Lara shuddered. She uncurled her bleeding hand, and the shards of the heth fel dul y to the bathroom floor. She touched her other hand lightly to Iestyn’s hair, wil ing him to look up and reassure her.
    “Wel , we did it,” she said shakily.
    “Oh yes.” He raised his head and smiled a terrible smile, and his eyes were not Iestyn’s eyes, and his voice was not Iestyn’s voice. “We certainly did.”
    H e wa s l o s i n g h i s m i n d .
    Losing control. Of his voice, his arms, his . . . self.
    Christ. The word lashed like a bright crack of lightning along his abused nerves.
    Iestyn sat trapped on the toilet seat, trapped in his unresponsive body, fat, fiery ripples of power coursing through his veins and along his bones, coiling in his heart and bowels, as the demon burrowed and twined deeper, farther, into its host.
    “Iestyn?” Shock in Lara’s voice.
    Horror in her eyes.
    Freed from hiding, the demon who had been held captive by the heth’s power tightened his borrowed arms around Lara’s hips, enjoying her panicked struggle to be free—
    free, free, after days of concealment, of confine-ment
    savoring the soft, yielding flesh of her bel y against his stubbled jaw. His cock swel ed. Twitched. He wanted to F o r g o t t e n s e a 249
    turn his face and bite her, fuck her, eat her, have her, while she jerked and bled and moaned.
    Iestyn loosed his arms.
    Lara stumbled back a step, reaching behind her for the support of the tiled wal . “Iestyn, what’s wrong? What happened?”
    Silly bitch. He could smel her fear. She knew. She had to know.
    Iestyn exerted control, fighting for his voice. “Get away from me.” A guttural growl.
    “What is it?” Shaking, Lara stood her ground. “Let me help.
    Let me help you.”
    “Can’t.” The word burst from Iestyn’s throat. “Go. Now.”
    “What happened to you?”
    Angels and their fucking explanations.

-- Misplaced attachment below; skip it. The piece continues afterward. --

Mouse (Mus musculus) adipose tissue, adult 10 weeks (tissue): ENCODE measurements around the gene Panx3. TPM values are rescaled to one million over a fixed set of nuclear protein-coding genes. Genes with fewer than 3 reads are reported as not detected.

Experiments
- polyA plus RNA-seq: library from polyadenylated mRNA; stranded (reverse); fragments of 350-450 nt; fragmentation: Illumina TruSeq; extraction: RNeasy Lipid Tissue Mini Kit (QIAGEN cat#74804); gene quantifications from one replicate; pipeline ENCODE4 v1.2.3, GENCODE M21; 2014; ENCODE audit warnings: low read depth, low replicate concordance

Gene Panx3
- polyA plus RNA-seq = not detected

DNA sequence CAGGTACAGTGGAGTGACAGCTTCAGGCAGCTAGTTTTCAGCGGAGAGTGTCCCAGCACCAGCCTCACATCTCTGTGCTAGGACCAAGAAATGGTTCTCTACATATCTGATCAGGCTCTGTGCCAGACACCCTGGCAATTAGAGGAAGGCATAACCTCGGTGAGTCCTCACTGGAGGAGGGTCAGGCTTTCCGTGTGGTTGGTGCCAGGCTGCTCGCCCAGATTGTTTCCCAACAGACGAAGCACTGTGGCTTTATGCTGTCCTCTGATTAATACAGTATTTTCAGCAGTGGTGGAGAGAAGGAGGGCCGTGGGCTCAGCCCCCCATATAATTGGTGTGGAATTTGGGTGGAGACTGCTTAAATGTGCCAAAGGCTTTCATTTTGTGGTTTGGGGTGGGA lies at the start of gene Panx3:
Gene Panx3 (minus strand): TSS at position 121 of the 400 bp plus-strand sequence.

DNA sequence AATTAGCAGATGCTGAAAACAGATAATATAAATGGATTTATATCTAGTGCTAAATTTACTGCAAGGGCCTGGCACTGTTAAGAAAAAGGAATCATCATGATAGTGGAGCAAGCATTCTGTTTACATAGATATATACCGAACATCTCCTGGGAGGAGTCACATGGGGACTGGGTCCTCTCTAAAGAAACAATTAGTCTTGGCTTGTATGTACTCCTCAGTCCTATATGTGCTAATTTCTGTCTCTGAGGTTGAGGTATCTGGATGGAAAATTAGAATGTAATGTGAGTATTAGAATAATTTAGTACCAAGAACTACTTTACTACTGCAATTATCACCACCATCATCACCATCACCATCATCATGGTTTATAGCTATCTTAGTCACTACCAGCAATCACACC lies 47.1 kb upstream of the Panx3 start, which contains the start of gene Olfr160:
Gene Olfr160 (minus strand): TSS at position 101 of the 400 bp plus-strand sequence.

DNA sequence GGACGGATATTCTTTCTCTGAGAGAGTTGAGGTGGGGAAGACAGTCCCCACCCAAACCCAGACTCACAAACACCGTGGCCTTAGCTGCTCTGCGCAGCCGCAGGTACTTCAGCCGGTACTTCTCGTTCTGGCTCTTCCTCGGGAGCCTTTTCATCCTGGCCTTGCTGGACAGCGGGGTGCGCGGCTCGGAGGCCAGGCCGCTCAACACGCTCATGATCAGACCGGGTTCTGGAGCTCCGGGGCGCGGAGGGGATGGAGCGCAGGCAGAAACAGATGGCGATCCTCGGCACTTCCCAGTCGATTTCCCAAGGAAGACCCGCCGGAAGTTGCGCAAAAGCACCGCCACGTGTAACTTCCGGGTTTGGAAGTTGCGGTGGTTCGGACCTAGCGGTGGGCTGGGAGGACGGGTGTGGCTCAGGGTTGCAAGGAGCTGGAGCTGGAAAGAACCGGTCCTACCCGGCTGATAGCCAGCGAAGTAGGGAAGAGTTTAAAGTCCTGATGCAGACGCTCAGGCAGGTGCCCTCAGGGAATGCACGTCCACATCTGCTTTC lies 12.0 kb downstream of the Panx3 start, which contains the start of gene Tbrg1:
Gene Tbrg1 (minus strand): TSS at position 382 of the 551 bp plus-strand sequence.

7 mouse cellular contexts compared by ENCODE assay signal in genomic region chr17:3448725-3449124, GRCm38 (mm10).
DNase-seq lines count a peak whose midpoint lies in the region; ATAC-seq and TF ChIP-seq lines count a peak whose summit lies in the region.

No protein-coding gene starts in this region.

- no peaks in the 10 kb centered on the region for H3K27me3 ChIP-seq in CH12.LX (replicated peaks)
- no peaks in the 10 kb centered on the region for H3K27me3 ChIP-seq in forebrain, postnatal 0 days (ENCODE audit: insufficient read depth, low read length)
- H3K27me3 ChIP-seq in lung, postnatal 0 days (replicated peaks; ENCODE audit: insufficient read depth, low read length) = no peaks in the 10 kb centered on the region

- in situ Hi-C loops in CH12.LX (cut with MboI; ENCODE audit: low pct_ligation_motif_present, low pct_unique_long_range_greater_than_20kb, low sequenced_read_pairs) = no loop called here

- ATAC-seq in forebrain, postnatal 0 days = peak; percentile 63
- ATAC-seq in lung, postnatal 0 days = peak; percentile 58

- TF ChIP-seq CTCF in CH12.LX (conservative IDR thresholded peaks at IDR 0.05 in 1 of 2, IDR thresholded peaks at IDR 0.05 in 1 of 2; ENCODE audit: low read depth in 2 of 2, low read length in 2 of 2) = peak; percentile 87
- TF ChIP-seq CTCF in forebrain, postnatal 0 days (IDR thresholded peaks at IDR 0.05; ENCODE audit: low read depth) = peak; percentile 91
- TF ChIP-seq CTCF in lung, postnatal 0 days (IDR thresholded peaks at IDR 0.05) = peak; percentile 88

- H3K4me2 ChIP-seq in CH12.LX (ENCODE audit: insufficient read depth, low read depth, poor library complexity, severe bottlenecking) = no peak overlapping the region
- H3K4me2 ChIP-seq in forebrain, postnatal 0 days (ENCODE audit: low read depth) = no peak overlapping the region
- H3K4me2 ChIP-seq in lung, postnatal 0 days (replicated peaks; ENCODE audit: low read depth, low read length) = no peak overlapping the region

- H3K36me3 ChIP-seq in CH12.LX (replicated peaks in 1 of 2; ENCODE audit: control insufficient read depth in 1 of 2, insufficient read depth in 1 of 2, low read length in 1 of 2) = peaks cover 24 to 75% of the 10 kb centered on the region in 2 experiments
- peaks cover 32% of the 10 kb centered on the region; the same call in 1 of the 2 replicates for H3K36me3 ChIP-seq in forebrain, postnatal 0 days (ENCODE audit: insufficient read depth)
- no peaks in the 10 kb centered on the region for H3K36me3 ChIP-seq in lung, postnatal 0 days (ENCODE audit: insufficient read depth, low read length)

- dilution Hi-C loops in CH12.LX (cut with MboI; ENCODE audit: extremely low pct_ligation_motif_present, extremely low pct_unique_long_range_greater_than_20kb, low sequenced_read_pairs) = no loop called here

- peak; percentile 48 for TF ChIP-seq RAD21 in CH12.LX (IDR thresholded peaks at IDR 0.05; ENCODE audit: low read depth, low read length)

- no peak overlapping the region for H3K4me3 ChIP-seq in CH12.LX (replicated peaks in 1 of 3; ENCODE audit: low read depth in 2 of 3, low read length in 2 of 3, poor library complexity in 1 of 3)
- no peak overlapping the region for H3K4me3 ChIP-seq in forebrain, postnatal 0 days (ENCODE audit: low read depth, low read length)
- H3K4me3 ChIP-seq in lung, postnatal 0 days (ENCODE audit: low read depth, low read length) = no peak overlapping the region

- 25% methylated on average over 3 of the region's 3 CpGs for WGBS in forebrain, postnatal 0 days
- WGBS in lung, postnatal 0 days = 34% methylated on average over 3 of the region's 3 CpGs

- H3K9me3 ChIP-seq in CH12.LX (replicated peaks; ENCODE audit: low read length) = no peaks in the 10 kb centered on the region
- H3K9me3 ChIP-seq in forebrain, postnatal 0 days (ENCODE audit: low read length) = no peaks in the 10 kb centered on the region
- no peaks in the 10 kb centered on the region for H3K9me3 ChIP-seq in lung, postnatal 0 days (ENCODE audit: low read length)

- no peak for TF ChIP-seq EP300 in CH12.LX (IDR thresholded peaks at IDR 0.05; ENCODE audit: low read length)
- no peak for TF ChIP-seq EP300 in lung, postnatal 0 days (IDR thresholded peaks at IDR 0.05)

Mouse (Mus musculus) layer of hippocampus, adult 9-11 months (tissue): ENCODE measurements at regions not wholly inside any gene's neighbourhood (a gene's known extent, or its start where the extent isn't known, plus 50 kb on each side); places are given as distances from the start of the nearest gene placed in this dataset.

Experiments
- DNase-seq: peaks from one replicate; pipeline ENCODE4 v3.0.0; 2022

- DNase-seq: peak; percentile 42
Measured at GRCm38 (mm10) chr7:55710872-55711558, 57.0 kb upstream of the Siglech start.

A great wave of love and despair swept over him. His head throbbed. He couldn’t think. The demon hammered iron spikes into his brain, punishment for his disobedience.
    He could feel his skul splitting, his mind yielding, his identity failing and fal ing away like ice chunks dropping from a glacier, caving into the sea. Lost . . .
    “Demon. You may call me Cudd. ” Iestyn shivered. Had he said that out loud? He licked his lips. “Inside me. In Norfolk.”
    Lara’s back pressed the wal . “How?”

    Cudd fed on her disbelief, fed on her fear.
    “You know what they say.” The demon jerked Iestyn’s mouth into a grin. “Lie down with dogs, get up with fleas.
    He real y shouldn’t have passed out on a dead man after our little al ey fight.”
    “But in the car . . .”
    “Wasn’t I clever?” Spinning, weaving, plotting, planning, 2
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    biding his fucking time. “Or perhaps you were just very dumb. We wanted to get inside Rockhaven. Inside the wards.
    Our merfolk friend’s shields provided the means. And you provided the way.”
    Iestyn heard the demon’s words coming out of his mouth, his throat. He flailed inside his head, trapped inside his own body. He couldn’t move. His strength was drying up.
    Like a beached whale, beyond help or hope of the sea.
    “Zayin . . .” He forced the name through stiff lips.
    Damn him, curse him, eat him. “Bound it.”

    The demon’s spite flared. Like being in a box, blind, deaf, dumb. Hate it. Hate him. Hate.
    Iestyn spasmed and went rigid.
    Cudd shook his borrowed body like a dog, once more in control. “But I’m here now. I’m free. Thanks to you. The merfolk aren’t quite as attractive a target as the nephilim, of course. But stil , my master wil be pleased.”
    “Why?” Lara asked.
    Why didn’t she run? Run, thought Iestyn.
    “Their wards have been nearly as inconvenient as yours. I must reward you for that. Although perhaps you won’t enjoy your reward. You’re such a good girl, Lara,” the demon crooned. “But that just makes it more delicious for me.”
    Her face went white.
    “No,” Iestyn said simply and stood.
    This son of a bitch would not touch her. He would not touch her.
    Not while he lived.
    “Go,” he said clearly. “Get away.”

    Her eyes narrowed. “I can’t leave. You need me.”
    Need you to be safe, he thought. Need you to go.
    “Get help. Get . . .” He searched through the haze of pain, the stink of decay and death rising from his brain. “Dylan.”
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    But instead of moving away, she took a step toward him.
    “There’s no time.”
    No time, he accepted. No guarantees, no hope.
    “Iestyn.” Another step closer. He could smel her hair, sweet as lilies over the stink of blood. He clenched his fists.
    “Do you trust me?”
    He met her eyes, deep shining gray like the sea at sunset or the sky at dawn.
    “Yes,” he said.

    Lara’s heart slammed against her ribs. Her stomach was trying to crawl up her throat.